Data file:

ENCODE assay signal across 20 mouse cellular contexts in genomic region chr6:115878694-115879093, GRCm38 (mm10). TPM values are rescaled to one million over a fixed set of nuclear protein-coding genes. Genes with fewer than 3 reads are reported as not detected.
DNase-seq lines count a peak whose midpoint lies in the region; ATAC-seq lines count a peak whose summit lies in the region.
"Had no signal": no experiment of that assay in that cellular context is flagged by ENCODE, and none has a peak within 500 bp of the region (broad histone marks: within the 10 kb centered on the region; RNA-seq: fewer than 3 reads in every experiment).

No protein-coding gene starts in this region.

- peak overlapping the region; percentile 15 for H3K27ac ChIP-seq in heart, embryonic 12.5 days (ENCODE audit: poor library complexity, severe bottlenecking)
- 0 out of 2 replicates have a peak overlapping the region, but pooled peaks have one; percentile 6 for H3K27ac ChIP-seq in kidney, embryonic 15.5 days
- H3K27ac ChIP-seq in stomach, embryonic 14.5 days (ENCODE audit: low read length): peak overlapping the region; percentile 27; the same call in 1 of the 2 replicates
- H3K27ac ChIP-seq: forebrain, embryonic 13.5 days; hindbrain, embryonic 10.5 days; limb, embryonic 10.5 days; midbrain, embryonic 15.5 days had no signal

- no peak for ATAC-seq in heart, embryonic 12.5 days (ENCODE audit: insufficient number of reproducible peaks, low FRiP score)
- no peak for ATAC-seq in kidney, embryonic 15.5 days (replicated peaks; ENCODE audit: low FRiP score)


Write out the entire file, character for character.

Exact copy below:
ENCODE assay signal across 20 mouse cellular contexts in genomic region chr6:115878694-115879093, GRCm38 (mm10). TPM values are rescaled to one million over a fixed set of nuclear protein-coding genes. Genes with fewer than 3 reads are reported as not detected.
DNase-seq lines count a peak whose midpoint lies in the region; ATAC-seq lines count a peak whose summit lies in the region.
"Had no signal": no experiment of that assay in that cellular context is flagged by ENCODE, and none has a peak within 500 bp of the region (broad histone marks: within the 10 kb centered on the region; RNA-seq: fewer than 3 reads in every experiment).

No protein-coding gene starts in this region.

- peak overlapping the region; percentile 15 for H3K27ac ChIP-seq in heart, embryonic 12.5 days (ENCODE audit: poor library complexity, severe bottlenecking)
- 0 out of 2 replicates have a peak overlapping the region, but pooled peaks have one; percentile 6 for H3K27ac ChIP-seq in kidney, embryonic 15.5 days
- H3K27ac ChIP-seq in stomach, embryonic 14.5 days (ENCODE audit: low read length): peak overlapping the region; percentile 27; the same call in 1 of the 2 replicates
- H3K27ac ChIP-seq: forebrain, embryonic 13.5 days; hindbrain, embryonic 10.5 days; limb, embryonic 10.5 days; midbrain, embryonic 15.5 days had no signal

- no peak for ATAC-seq in heart, embryonic 12.5 days (ENCODE audit: insufficient number of reproducible peaks, low FRiP score)
- no peak for ATAC-seq in kidney, embryonic 15.5 days (replicated peaks; ENCODE audit: low FRiP score)